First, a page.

A pharmacology degree can open up a variety of careers, ranging from research or drug development to patenting and teaching
Jobs directly related to your degree include:
- Academic researcher
- Analytical chemist
- Clinical research associate
- Clinical scientist, biochemistry
- Clinical scientist, immunology
- Higher education lecturer
- Medical science liaison
- Research scientist (life sciences)
- Research scientist (medical)
Jobs where your degree would be useful include:
- Biomedical scientist
- Community pharmacist
- Medical sales representative
- Patent attorney
- Policy officer
- Regulatory affairs officer
- Science writer
- Scientific laboratory technician
- Secondary school teacher
Remember that many employers accept applications from graduates with any degree subject, so don't restrict your thinking to the jobs listed here.
Getting relevant work experience helps you develop a network of useful contacts and demonstrates your interest and commitment to working in pharmacology. Build up your experience as a laboratory assistant or through work shadowing in your area of interest.
Organisations such as the British Pharmacological Society (BPS) offer a small number of vacation studentships to financially support undergraduate students undertaking a pharmacology summer vacation research project.
The BPS also advertises relevant external internships and placements on its website. If you're interested in a pharmacology-related career, you could become an undergraduate member of the BPS. You will get access to its journals and e-learning and can join an online community to build your network.
Some pharmacology degree programmes offer a placement year and you may be able to find a placement in an industrial, commercial or research environment. Search the websites of pharmaceutical companies for details of sandwich placements.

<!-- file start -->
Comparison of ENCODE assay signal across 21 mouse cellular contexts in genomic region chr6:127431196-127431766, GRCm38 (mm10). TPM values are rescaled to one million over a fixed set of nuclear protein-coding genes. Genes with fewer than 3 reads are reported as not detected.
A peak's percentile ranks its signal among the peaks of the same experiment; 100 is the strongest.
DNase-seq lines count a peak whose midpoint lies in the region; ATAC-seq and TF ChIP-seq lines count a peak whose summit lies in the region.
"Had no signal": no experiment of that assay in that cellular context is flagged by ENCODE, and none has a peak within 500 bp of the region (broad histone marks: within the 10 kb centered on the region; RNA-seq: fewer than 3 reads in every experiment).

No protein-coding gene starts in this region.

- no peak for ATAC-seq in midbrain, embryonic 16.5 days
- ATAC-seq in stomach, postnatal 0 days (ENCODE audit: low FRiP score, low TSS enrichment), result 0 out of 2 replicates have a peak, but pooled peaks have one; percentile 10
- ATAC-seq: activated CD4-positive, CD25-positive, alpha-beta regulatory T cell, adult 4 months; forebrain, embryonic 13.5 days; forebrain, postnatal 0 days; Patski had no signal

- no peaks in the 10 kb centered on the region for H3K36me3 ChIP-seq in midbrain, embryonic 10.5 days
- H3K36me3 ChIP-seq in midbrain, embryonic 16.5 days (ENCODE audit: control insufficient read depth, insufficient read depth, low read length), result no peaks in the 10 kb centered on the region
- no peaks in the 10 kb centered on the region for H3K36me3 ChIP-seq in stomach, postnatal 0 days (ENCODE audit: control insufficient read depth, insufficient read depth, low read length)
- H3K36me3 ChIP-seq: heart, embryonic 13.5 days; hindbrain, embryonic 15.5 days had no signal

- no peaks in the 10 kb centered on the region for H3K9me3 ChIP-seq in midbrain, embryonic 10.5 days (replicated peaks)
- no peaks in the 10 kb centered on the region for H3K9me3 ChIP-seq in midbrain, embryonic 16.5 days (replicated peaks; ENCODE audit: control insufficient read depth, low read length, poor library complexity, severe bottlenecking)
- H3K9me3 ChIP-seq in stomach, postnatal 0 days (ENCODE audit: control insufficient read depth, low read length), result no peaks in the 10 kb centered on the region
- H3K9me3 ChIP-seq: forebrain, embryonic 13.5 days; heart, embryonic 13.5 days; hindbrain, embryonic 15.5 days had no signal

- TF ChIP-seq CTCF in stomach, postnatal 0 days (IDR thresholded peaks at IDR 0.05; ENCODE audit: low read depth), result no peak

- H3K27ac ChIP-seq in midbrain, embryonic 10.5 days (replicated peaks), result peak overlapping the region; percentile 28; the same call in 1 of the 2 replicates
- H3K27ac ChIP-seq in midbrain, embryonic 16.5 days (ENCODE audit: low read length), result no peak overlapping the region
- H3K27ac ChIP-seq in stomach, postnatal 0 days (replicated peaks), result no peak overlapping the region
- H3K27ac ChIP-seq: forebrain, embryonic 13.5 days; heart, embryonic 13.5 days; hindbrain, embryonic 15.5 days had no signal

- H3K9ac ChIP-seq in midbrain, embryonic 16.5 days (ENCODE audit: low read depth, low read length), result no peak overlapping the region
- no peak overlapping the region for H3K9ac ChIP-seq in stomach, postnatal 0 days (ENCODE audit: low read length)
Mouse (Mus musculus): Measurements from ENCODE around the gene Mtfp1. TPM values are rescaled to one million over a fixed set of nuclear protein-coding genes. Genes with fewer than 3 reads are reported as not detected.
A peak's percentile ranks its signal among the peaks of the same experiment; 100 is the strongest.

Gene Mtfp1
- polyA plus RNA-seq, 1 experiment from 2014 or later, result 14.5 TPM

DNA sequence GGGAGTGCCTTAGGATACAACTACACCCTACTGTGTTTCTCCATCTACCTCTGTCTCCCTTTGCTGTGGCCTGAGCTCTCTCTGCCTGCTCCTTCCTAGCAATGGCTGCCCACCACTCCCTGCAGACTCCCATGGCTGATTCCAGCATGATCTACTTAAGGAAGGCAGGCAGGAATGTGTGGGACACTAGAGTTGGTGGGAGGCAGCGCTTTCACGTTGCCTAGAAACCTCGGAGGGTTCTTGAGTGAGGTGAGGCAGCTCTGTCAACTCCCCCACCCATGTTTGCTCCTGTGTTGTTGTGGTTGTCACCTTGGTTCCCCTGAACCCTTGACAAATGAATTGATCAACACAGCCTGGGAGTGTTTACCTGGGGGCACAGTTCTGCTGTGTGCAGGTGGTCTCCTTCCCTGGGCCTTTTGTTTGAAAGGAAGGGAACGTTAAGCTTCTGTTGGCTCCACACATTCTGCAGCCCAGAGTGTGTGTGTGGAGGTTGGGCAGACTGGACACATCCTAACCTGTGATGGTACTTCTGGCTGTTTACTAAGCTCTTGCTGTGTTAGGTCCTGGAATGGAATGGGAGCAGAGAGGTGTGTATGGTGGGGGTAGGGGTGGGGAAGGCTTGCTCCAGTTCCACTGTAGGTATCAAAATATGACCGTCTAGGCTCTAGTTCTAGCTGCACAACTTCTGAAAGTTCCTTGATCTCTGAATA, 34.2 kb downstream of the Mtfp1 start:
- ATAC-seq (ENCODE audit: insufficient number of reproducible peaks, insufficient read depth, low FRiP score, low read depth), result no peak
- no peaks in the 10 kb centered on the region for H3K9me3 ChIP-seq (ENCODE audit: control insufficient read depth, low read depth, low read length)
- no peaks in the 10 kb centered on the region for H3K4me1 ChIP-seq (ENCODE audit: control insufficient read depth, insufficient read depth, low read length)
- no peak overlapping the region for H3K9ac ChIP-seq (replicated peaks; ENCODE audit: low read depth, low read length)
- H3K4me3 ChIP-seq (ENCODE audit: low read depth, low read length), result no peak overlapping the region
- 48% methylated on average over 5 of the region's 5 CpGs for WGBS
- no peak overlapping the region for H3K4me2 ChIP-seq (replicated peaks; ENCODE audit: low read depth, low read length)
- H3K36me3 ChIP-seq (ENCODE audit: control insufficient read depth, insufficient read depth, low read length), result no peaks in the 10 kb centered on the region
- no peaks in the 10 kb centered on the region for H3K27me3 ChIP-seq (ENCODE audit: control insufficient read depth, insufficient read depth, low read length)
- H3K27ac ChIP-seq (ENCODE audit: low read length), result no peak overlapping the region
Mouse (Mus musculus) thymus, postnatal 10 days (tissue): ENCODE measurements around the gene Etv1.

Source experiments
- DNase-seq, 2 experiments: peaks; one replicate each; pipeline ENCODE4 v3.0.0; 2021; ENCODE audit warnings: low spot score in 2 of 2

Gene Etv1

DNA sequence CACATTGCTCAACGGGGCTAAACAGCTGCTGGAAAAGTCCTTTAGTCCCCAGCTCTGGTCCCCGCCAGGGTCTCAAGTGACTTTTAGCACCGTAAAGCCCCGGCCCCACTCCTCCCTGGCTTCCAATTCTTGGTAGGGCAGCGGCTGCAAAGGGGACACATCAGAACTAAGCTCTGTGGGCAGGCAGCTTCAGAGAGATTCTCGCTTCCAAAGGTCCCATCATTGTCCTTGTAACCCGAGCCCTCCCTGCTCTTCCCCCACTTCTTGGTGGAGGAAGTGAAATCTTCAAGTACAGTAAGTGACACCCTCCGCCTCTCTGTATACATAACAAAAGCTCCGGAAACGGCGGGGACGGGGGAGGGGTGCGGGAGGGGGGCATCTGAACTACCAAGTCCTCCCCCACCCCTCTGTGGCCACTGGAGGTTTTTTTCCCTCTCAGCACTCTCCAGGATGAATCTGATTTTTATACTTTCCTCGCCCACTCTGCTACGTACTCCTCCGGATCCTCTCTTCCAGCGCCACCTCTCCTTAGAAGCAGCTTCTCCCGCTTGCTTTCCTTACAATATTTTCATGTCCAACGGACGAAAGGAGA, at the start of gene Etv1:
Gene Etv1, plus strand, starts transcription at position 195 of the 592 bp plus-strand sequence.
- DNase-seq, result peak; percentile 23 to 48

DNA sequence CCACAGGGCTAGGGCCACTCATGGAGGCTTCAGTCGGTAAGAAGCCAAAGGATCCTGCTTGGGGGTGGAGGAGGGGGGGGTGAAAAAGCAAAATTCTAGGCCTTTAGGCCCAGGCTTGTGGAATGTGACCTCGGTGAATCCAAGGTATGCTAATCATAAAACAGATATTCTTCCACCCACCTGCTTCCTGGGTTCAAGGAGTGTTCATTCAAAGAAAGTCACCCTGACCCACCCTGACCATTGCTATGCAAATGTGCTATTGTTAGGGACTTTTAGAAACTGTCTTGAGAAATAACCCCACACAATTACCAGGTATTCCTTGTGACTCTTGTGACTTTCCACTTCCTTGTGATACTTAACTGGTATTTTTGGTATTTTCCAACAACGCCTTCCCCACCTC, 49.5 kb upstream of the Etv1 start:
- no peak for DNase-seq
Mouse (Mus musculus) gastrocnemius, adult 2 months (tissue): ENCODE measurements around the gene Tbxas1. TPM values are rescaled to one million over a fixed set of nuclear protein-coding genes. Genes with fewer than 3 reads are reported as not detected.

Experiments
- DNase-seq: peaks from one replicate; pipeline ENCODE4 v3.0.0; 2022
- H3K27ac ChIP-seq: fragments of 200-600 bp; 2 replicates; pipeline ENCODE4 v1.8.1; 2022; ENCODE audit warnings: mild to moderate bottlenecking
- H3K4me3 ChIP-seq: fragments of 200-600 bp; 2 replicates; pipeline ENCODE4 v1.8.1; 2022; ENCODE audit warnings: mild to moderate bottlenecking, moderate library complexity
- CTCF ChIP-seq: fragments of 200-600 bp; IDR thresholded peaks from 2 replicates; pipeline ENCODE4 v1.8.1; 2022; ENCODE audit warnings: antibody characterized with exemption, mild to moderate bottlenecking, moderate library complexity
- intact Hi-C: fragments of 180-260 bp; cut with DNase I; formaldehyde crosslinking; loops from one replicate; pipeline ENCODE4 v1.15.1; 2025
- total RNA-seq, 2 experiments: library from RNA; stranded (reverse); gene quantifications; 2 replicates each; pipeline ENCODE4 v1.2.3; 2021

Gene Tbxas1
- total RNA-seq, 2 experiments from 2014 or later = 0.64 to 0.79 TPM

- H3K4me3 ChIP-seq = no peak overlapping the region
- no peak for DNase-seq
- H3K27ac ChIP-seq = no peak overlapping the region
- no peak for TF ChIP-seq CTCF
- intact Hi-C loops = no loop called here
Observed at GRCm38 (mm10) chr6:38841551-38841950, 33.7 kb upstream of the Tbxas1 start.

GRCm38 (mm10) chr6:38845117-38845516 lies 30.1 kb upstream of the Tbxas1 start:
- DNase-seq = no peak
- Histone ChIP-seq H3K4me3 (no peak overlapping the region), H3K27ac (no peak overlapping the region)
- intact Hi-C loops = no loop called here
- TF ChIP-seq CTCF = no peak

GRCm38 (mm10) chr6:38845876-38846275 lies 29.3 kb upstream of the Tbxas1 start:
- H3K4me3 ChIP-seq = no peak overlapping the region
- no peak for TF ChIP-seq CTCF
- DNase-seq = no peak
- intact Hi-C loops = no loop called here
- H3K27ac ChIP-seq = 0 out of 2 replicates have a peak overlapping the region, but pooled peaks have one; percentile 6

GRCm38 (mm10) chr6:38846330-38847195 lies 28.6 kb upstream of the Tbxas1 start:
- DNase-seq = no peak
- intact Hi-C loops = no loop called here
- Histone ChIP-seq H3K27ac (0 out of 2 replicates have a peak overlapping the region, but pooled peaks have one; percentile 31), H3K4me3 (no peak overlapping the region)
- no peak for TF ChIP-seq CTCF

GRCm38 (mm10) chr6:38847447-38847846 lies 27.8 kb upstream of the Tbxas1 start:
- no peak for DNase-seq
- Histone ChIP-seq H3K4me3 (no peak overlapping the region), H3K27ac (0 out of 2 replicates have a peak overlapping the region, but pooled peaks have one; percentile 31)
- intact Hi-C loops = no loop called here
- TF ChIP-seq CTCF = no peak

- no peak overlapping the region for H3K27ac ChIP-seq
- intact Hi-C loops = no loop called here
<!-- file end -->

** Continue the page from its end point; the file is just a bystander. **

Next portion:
Search for placements and find out more about work experience and internships.
A pharmacology degree offers prospects for research careers in academia, industry, the scientific civil service and hospitals. You can also work in the product management side of the industry or in areas such as marketing and medical information, acting as the link between pharmaceutical companies and doctors and patients.
As well as initial drug discovery, expertise in pharmacology can also be used in areas such as:
- clinical trials
- regulatory affairs
- sales and marketing
- scientific writing.
Common employers of pharmacology graduates include:
- Civil Service
- Department of Health and Social Care
- Intellectual Property Office (IPO)
- National Health Service (NHS)
- pharmaceutical and biotech companies
- universities and research institutions.
Find information on employers in healthcare, science and pharmaceuticals, engineering and manufacturing, and other job sectors.
Skills for your CV
A pharmacology degree provides an understanding of medications, their sources, chemical properties, biological effects and therapeutic uses. You explore drug interactions in biological systems, the formulation and operation of clinical trials, drug regulation and the marketing of pharmaceuticals.
You also develop key transferable skills during your degree, which include:
- research skills
- oral and written communication skills
- the ability to design, retrieve, handle and interpret complex data
- critical analytical and problem-solving abilities
- good organisational skills
- the ability to work without supervision and use your own initiative
- decision-making skills
- independent thinking
- attention to detail
- time management
Further study is usually in the form of a Masters or research PhD, in which you develop advanced skills relating to complex scientific problems and enhance your ability in technical research, laboratory work and communication.
Areas of further study include:
- clinical pharmacology
- molecular biology
If you want to pursue graduate study in medicine, dentistry and veterinary medicine, you can use your BSc in pharmacology to apply to medical schools that offer graduate-entry courses.
You could also undertake further study or training to enter other careers such as teaching, marketing, journalism or publishing. Research the area to find out how necessary further study is to your chosen career.
For more information on further study and to find a course that interests you, see Masters degrees and search postgraduate courses in pharmacology.
What do pharmacology graduates do?
The top three roles held by pharmacology graduates include natural and social science professionals (19%), science, engineering and production technicians (15%), and other health professionals (5%).
|Working and studying||13.1|
|Type of work||Percentage|
|Business, HR and finance||11.2|
|Clerical, secretarial and administrative||8.4|
Find out what other graduates are doing after finishing their degrees in What do graduates do?
Graduate destinations data from the Higher Education Statistics Agency.